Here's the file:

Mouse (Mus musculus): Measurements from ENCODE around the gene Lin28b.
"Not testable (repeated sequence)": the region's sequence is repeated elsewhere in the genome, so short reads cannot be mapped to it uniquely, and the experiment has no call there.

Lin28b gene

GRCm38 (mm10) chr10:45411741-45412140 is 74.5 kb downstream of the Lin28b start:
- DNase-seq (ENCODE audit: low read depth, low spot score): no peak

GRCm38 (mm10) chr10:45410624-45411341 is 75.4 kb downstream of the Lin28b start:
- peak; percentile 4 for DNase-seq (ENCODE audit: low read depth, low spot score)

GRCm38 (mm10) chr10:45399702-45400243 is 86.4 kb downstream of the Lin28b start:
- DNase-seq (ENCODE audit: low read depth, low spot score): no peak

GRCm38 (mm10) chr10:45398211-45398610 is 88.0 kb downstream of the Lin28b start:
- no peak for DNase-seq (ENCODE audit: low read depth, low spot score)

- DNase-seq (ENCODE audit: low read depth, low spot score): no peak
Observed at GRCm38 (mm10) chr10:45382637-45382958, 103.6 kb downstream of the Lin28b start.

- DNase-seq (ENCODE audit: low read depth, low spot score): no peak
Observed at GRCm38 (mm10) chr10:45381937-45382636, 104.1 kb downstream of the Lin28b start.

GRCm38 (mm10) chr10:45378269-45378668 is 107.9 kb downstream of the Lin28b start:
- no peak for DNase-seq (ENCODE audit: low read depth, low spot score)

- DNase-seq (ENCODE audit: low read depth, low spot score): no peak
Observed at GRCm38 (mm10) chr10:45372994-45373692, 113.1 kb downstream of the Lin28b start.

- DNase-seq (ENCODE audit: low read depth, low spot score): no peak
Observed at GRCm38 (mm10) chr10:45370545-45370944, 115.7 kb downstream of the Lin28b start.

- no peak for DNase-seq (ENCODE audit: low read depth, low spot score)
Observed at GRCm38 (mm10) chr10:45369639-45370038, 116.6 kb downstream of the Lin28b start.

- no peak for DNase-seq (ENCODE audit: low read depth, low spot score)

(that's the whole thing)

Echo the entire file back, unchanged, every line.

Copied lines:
Mouse (Mus musculus): Measurements from ENCODE around the gene Lin28b.
"Not testable (repeated sequence)": the region's sequence is repeated elsewhere in the genome, so short reads cannot be mapped to it uniquely, and the experiment has no call there.

Lin28b gene

GRCm38 (mm10) chr10:45411741-45412140 is 74.5 kb downstream of the Lin28b start:
- DNase-seq (ENCODE audit: low read depth, low spot score): no peak

GRCm38 (mm10) chr10:45410624-45411341 is 75.4 kb downstream of the Lin28b start:
- peak; percentile 4 for DNase-seq (ENCODE audit: low read depth, low spot score)

GRCm38 (mm10) chr10:45399702-45400243 is 86.4 kb downstream of the Lin28b start:
- DNase-seq (ENCODE audit: low read depth, low spot score): no peak

GRCm38 (mm10) chr10:45398211-45398610 is 88.0 kb downstream of the Lin28b start:
- no peak for DNase-seq (ENCODE audit: low read depth, low spot score)

- DNase-seq (ENCODE audit: low read depth, low spot score): no peak
Observed at GRCm38 (mm10) chr10:45382637-45382958, 103.6 kb downstream of the Lin28b start.

- DNase-seq (ENCODE audit: low read depth, low spot score): no peak
Observed at GRCm38 (mm10) chr10:45381937-45382636, 104.1 kb downstream of the Lin28b start.

GRCm38 (mm10) chr10:45378269-45378668 is 107.9 kb downstream of the Lin28b start:
- no peak for DNase-seq (ENCODE audit: low read depth, low spot score)

- DNase-seq (ENCODE audit: low read depth, low spot score): no peak
Observed at GRCm38 (mm10) chr10:45372994-45373692, 113.1 kb downstream of the Lin28b start.

- DNase-seq (ENCODE audit: low read depth, low spot score): no peak
Observed at GRCm38 (mm10) chr10:45370545-45370944, 115.7 kb downstream of the Lin28b start.

- no peak for DNase-seq (ENCODE audit: low read depth, low spot score)
Observed at GRCm38 (mm10) chr10:45369639-45370038, 116.6 kb downstream of the Lin28b start.

- no peak for DNase-seq (ENCODE audit: low read depth, low spot score)